Mr. M'Veagh: "One of the postal voles was a notice to enrol." It had been shown during tho morning that an elector was sent an application for enrolment instead of a postal ballot certificate, although he had previously registered.
Mr. Justice Ostler, referring to the evidence of Mr. Goldsbro', said that the vote of Myrtle Elliot was bad because she was not on the roll.
Mr. M'Veagh said that it was impossible to identify the ballot papers used by the ladies because each bore the same number.
Mr. Justice Ostler pointed out that it would be difficult for tho Court to disallow oho of the votes' if the women voted differently. If they voted alike it would be fair to 'disallow one as invalid.
Mr. M'Veagh snid that ho understood Ihe two women belonged to different families.
The Court, adjourned so that a search might be made for the two ballot papers.
WHICH SHOULD BE ALLOWED?
The witness Blundell, recalled, produced, the papers. The women had x'oted differently.
Mr. Justice Ostler: "Wo don't know which to reject."
Mr. Justice Hcrdman: "You can't say' which is the vote o£ the woman validly entitled to vote."
The Witness: "It is impossible ■ to say."
Mr. M'Veagh said that he would call no more evidence, nor did he propose to address the Court.
Mr.. Justice Herdman: ""Why does the petition say 'was not duly elected,' or 'that the election was void'?"
Mr. M'.Vcagh: "If there, was an undue election it could be declared void."
Mr. Justice Ostler: "Two have not claimed the seat."
Mr. M'Veagh: "No." Mr; Justice Ostler: "There is no such thing as amending a return."
Mr. M'Veagh: "No. I have never heard of it. The Magistrate at a magisterial recount may amend a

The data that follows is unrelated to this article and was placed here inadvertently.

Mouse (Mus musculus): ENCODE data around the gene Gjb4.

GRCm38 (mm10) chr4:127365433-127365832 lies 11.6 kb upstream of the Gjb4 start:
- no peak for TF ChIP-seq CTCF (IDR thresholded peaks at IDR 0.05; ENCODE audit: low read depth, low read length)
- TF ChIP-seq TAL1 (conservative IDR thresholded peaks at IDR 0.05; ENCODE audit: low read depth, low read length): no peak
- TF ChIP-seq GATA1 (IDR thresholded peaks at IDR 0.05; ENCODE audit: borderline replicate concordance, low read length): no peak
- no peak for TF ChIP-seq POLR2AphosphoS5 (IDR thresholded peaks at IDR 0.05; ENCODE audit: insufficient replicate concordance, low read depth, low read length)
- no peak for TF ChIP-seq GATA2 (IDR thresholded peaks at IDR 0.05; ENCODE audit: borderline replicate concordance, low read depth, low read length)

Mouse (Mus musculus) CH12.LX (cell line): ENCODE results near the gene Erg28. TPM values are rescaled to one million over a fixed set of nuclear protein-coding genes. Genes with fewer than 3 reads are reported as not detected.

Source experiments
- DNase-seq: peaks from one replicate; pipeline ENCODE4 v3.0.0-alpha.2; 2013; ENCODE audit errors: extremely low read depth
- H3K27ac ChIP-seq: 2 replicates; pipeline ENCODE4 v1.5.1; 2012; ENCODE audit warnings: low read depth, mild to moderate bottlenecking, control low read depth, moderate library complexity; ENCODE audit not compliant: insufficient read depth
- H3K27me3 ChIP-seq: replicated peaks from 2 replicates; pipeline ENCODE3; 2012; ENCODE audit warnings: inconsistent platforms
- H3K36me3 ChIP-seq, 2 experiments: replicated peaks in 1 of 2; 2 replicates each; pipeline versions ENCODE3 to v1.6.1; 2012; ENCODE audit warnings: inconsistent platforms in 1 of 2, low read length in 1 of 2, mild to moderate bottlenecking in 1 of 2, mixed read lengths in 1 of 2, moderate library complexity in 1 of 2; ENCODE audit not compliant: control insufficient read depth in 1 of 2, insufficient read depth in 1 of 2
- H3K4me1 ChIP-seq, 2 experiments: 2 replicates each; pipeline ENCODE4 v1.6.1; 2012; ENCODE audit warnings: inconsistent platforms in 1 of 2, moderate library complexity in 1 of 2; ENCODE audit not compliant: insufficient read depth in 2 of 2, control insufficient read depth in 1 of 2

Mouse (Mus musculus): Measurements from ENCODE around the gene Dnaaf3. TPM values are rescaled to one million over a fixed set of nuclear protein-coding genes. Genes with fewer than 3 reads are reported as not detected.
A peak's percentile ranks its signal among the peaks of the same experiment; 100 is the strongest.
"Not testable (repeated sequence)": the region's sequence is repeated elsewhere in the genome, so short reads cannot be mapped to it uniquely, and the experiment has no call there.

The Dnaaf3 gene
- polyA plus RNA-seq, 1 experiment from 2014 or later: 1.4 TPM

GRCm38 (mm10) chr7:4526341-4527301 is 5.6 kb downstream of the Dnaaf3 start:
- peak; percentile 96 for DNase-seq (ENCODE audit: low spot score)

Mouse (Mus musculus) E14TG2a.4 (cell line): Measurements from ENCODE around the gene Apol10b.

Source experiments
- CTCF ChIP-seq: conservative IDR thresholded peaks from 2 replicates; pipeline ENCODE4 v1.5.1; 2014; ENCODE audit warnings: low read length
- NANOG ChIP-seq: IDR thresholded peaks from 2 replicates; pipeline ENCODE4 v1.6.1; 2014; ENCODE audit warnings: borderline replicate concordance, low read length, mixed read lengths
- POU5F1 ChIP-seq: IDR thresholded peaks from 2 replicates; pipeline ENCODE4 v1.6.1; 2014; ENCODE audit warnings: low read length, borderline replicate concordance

return, but there is no corresponding provision in the case of an Electoral Court."
Mr. Justice Ostler: "I think it was the last Bay of Islands Electoral Court that declared that no return could be amended, or any prayer added to a petition."
Mr. Justice Herdman said that he believed that the provision was now statutory. Tho Judges left the Bench at 4.15 p.m. to consider their decision, which was delivered in tho petitioner's favour an hour later.
The .judgment of the Court was as follows: — "At tho official count Mr. Bush worth and Mr. Bell received an equal number of votes, and tho returning officer, in exercise of his statutory rights, gave his casting vote in favour of Mr. Bell, An official declaration of the result of Ihe poll was published in the local papcrson 20th November, declaring Mr. 1.5 nil elected. A magisterial recount was' demanded, and Ihis was held before Air. Luxfoid, H.M., at Whangarei.
At this recount, after allowing certain votes which had been set aside by the returning officer as informal, and disallowing certain votes which had been allowed by the returning officer, the Magistrate found tho official declaration of tho poll to be incorrect, and that Mr. Kushworth had received throe moro votes than Mr. Bell. The Magistrate ordered the returning officer to mako an amended public declaration declaring Mr. Kushworth elected. "In December a petition was lodged with the returning officer, but the petitioner did not claim tho seat. On behalf of Mr. Bell, tho petitioner prayed that it may bo determined that Mr. Kushworth was not duly elected or returned, and that the ejection bo declared void upon the ground that certaiu votes were informal, and that certain votes disallowed should have been counted as valid votes for Mr. Bell, and also that there were certain irregularities in the conduct of the poll. The petition was duly served on Mr. Rushwortli, aud it has been proved at tho hearing that all the formalities prescribed to enable tho petition to be heard have been complied with. Mr. Kushworth had notified the Court that he did not intend to oppose the petition, and no one had appeared to oppose it.